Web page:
For families who have little or no experience camping in the great outdoors, an opportunity to camp with some experienced guidance is available in early August! A friendly, knowledgeable and excited crew of staff (including myself) from MassWildlife and the Department of Conservation and Recreation (DCR) are organizing an overnight family camping event at Harold Parker State Forest on August 7-8, 2010.
We’ve designed this program especially for families who may have never camped but want to try it out. We welcome families of all kinds—bring nieces and nephews, grandchildren, cousins or friends. Program participants will sign up sign up for some instructional skill sessions on archery, canoeing, fishing and hiking. A night hike, campfire and other optional activities will also be available for all to participate. It’s a terrific way to spend time in the great outdoors!
This event goes on rain or shine—‘cause that’s how it works outdoors! The registration fee covers all instructional sessions, materials, camping gear, and two meals (Saturday dinner, Sunday breakfast). No campsite fee or fishing licenses are required. Space is limited so register early. Give this family experience a try. I look forward to seeing some of you around the campfire!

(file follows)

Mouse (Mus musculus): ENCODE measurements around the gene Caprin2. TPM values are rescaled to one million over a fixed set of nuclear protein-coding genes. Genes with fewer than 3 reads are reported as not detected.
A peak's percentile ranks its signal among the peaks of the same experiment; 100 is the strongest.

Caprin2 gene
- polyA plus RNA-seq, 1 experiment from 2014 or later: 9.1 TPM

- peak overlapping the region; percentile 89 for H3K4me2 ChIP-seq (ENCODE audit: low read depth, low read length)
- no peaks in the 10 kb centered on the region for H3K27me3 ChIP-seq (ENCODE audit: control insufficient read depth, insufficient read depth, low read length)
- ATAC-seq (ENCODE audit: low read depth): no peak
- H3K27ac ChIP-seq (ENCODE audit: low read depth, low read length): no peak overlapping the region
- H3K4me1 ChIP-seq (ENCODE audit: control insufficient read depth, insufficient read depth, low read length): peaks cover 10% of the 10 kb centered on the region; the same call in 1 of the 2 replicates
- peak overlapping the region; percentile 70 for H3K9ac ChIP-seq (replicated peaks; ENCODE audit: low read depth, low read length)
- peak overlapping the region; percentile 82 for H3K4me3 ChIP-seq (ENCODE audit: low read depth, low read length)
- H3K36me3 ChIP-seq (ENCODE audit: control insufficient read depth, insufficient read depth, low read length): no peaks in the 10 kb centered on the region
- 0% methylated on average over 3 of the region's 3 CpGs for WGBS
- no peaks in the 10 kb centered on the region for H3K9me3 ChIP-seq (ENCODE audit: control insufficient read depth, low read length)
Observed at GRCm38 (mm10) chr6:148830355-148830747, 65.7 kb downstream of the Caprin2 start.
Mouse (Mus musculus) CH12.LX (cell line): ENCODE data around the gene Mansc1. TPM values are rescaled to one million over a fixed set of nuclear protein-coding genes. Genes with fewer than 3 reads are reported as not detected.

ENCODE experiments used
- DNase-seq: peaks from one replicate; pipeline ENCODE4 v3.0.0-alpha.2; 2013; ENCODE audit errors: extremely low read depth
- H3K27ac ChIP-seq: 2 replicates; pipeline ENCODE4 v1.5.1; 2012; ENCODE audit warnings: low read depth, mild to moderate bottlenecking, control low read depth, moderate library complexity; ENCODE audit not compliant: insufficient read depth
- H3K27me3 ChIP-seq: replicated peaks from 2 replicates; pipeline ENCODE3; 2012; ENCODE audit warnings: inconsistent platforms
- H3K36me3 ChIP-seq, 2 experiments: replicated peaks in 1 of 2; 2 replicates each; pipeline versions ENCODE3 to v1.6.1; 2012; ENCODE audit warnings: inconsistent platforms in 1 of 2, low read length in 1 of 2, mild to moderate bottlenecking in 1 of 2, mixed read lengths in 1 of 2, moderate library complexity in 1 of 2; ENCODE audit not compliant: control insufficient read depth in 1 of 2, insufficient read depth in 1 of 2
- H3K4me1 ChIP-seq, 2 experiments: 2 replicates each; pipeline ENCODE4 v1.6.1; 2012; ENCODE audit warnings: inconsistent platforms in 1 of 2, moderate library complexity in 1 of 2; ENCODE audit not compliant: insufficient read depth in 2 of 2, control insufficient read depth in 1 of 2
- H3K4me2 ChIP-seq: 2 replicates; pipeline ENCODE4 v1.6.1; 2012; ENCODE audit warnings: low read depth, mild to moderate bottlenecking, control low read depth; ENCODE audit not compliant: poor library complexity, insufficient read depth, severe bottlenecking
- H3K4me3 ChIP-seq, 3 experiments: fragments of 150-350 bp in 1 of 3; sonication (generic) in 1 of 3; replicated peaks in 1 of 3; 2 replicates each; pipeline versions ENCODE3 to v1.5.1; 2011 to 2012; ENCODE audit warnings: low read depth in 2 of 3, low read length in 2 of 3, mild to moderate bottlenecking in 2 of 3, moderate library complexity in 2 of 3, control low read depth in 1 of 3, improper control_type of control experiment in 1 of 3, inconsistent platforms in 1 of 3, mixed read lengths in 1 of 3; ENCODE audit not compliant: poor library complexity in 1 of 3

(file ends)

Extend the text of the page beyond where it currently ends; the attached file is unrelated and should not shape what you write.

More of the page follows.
Not From Around Here: Green Crabs posted on Aug 22
As part of its work to assess salt marsh health, staff from the Massachusetts Office of Coastal Zone Management (CZM) have frequently observed abundant green crabs, often burrowing in the banks of marsh creeks. This summer, CZM is examining the potential impacts of green crabs in salt marsh habitats, including the impact of burrowing activity.
Plan a Day Trip – Right in Boston Harbor! posted on Aug 18
Looking for a fun day trip for you and possibly your family? Look no further, the Boston Harbor Islands are the place to be. Lots of events take place on these islands during the summer months, so enjoy these festivities while they are here! Spectacle …Continue Reading Plan a Day Trip – Right in Boston Harbor!
K-9 to the Rescue posted on Aug 13
At 5:35 p.m. on Thursday, July 24, Officer Art O’Connell got a call about two missing girls in Douglas State Park. Officer O’Connell, his partner Diesel and a back up state trooper had to search the 5,900-acre, nine square mile, park on foot, as the canopy of the trees was too thick to search via helicopter and the ground too uneven to search by vehicle.